1. The law of supply and demand says that the salary of teachers should rise to meet the shortage.
    This does not apply to socialist schools.

  2. “Meeting such demands requires public investment. And unfortunately, too many lawmakers favor lining the coffers of the wealthy instead of funding our school systems.”

    This softball language needs to stop and get honest if anything really is to be done. “Unfortunately, too many [kleptocrats] favor lining the coffers of the [oligarchs] instead of funding [an educated citizenry]”.

    1. “in America the citizen has been transformed into a client, the worker into a consumer”. Christopher Lasch
      “the problem with Americans is not Orwellian it is huxleyan—americans love their oppression”. Neil Postman
      “well fed rats love their cage”. Heinrich Heine

  3. Too many lawmakers are happy to dole out subsidies for the rich and corporations while resisting pay increases for educators.

    “Too many [kleptocrats] are happy to dole out subsidies for [oligarchs] and [corporatocracy] while resisting pay increases for [the leaders of an educated citizenry].”

  4. US public schools =child abuse…..home schooled US children are far more competent as standardized tests show, same with private and catholic schools

  5. If you (correctly) understand “Neoliberalism” as nothing more than the newest, most deceptive form of the nazism with which our Masters have (always) sought to shackle us, you’ll also understand why our Masters are relentlessly robbing the entire 99 Percent of education.

    Actually the answer is quite simple: note the fact that educating slaves was a crime in the USian slave states.

    Why? Because educated slaves often become effective revolutionaries — note the Ruling-Class-terrifying example of Toussaint L’Ouverture — and the fact our Masters know we proletarians and peasants outnumber them at least 99:1.

    Therefore — since the ultimate purpose of nazism (especially when it is disguised as Neoliberalism) is the creation of a society in which there are (only) slaves and masters — our methodical dumbing-down is (entirely) predictable.

    And when you compare the USian Moron Nation to other national populations, you see the ecogenocidal magnitude of our Masters’ success: the fact we of the U.S. Working Class are (already) reduced to such (permanent) identity-politics stupidity, even the most minimal humanitarian change is impossible.

    Indeed to expect anything other than sadism and savagery from our Masters is an inescapably terminal combination of ignorance, stupidity and clinical delusion.

    And so it will remain until capitalism’s suicide by thermonuclear war or exhaustion of vital resources kills electric technology and terminates the present-day patriarchal capitalist death-cult.

    Which in all probability — because of the incurable wounds knowingly inflicted by patriarchy’s (intentional) rape of our Mother Earth and Abrahamic religion’s unanimous endorsement of ecogenocide and death as “spiritual progress” — will also mean the extinction of our entire species.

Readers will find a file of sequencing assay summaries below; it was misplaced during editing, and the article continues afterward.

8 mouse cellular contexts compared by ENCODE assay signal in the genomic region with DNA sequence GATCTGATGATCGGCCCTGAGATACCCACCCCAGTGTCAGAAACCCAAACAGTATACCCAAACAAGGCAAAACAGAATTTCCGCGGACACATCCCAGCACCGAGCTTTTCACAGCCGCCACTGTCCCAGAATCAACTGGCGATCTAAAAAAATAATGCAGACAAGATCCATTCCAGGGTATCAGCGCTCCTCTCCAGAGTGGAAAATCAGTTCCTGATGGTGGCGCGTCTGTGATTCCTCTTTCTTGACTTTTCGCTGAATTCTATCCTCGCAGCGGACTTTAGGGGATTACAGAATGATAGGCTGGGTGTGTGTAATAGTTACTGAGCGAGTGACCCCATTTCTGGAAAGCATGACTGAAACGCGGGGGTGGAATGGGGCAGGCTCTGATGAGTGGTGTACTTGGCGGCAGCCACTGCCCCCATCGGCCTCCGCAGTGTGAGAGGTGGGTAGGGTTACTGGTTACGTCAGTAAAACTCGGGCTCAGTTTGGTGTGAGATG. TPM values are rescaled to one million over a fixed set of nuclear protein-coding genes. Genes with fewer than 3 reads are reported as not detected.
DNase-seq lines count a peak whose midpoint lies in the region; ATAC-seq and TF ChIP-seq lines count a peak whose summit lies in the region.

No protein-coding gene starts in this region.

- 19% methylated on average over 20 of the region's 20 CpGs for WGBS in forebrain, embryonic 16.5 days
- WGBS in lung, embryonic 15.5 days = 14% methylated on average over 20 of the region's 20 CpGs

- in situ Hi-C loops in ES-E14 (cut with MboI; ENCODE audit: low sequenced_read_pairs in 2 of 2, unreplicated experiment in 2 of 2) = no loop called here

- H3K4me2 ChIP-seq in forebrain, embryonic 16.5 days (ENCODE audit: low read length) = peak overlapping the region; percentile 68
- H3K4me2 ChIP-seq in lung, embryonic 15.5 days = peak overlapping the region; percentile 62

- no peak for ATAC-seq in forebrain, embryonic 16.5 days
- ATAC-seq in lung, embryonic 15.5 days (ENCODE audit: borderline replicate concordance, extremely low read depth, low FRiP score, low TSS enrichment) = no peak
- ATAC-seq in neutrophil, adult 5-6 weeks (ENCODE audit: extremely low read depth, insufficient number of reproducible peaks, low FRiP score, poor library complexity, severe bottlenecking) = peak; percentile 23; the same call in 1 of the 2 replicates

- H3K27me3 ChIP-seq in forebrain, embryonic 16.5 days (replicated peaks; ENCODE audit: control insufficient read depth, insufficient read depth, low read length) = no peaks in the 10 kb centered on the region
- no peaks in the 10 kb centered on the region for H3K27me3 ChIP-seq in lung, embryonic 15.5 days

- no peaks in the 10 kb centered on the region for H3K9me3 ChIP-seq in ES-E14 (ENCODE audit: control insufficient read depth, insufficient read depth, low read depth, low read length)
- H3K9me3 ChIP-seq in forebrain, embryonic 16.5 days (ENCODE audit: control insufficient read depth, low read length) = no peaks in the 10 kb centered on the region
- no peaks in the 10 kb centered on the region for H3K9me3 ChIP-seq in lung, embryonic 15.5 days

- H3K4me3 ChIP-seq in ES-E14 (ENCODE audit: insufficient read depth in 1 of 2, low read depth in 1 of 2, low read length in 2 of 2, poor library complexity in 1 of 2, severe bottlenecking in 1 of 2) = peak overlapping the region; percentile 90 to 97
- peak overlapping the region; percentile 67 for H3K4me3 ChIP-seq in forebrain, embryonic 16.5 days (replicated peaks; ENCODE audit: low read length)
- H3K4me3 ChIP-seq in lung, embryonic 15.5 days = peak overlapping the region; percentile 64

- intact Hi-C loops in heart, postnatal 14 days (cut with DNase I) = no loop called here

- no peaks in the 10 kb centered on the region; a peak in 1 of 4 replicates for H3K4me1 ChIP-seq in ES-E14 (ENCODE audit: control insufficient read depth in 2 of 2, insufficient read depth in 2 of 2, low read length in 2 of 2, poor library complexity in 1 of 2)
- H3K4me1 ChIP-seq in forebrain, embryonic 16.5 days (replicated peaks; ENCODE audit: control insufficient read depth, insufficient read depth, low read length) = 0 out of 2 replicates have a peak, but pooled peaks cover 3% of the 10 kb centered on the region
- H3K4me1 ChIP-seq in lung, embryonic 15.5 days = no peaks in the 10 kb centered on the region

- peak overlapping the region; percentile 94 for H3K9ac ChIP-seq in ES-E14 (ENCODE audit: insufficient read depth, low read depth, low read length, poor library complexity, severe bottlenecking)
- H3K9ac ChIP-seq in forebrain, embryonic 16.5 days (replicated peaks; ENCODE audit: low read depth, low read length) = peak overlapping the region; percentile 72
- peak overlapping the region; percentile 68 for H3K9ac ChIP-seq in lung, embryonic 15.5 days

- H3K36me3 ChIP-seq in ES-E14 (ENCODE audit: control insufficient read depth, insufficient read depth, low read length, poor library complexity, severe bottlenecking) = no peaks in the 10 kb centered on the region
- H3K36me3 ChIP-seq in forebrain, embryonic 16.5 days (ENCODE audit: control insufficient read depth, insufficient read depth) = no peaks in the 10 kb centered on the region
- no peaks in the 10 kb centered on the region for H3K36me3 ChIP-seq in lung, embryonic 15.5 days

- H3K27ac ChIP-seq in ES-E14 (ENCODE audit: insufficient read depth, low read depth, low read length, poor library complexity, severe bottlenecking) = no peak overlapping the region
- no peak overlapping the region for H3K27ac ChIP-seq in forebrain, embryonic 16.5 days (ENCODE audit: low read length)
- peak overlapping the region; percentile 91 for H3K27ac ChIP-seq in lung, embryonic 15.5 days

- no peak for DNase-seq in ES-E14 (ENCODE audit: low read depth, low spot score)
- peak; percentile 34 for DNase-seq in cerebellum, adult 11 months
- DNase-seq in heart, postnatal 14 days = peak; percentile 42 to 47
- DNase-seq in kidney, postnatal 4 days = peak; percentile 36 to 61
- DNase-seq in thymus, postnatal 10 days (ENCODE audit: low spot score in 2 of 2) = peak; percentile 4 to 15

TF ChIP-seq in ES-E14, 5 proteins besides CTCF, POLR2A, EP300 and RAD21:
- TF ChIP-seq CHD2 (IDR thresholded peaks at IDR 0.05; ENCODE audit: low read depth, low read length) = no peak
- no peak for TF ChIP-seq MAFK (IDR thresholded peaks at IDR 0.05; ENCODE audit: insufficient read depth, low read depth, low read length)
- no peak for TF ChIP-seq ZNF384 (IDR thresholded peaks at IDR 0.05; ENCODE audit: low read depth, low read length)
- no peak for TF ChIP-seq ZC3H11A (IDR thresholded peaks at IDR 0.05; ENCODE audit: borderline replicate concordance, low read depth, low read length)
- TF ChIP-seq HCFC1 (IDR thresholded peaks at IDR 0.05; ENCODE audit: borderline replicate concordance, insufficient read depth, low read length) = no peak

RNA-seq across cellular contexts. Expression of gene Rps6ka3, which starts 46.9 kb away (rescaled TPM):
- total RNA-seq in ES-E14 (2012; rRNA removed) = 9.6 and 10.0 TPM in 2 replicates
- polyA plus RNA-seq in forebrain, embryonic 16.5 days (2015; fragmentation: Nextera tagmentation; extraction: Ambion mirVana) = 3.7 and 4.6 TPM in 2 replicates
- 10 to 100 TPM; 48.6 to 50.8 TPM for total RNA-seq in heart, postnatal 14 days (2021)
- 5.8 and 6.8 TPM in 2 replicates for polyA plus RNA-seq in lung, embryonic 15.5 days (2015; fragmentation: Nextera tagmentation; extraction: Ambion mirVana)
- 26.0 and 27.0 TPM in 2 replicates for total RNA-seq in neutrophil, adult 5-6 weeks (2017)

1. USA is a matriarchy….”only in America has the dignity of the father ceased to exist”. Horkheimer /Adorno…..’amerikan males are feminized by the tranny of the school m’arm”. Daniel Boorstin
      “only in amerika is the father vestigial: the American mind and conscience is feminine”. Geoffrey Gorer…no accident amerikans immoral crude ugly—31% diagnosed mentally ill, most violent crime, non violent crime rape per capita all nations—do not expect much from immoral children

  6. In Finland, no child (including immigrants) is left behind in education. Teachers are paid the same as doctors.

    1. Teachers should be paid according to what parents are willing to pay. Some teachers will be paid less and some more according to demand.

    2. Thank you, Mr. Maddox.The Finnish teachers you cite are paid as teachers should be paid everywhere. But here in the U.S. they will never be adequately recompensed; our eternally nazified patriarchal Masters long ago vetoed any and all (real) education. Why? Because they view any learning beyond the indoctrination essential to maintain the productivity of the modern forms of slavery as subversive agitation. (As it indeed is, given the ecogenocidal tyranny of the theocratic Christonazi/capitalist white-male-supremacist plutocracy that has ever-more-brazenly ruled the USian Empire since our Masters bribed Ayn Rand and Barry Goldwater to popularize the doctrines Hitler propagated via “Mein Kampf.”)

  7. “In New York, an over $200 million reduction in school budgets has provoked public outcry in a city where luxury builders have pocketed well over $1 billion in tax breaks each year.”

    Ban private schools and this ceases to happen.

    1. Ban any competition to the state school monopoly. That should ensure less questioning of the welfare-warfare state.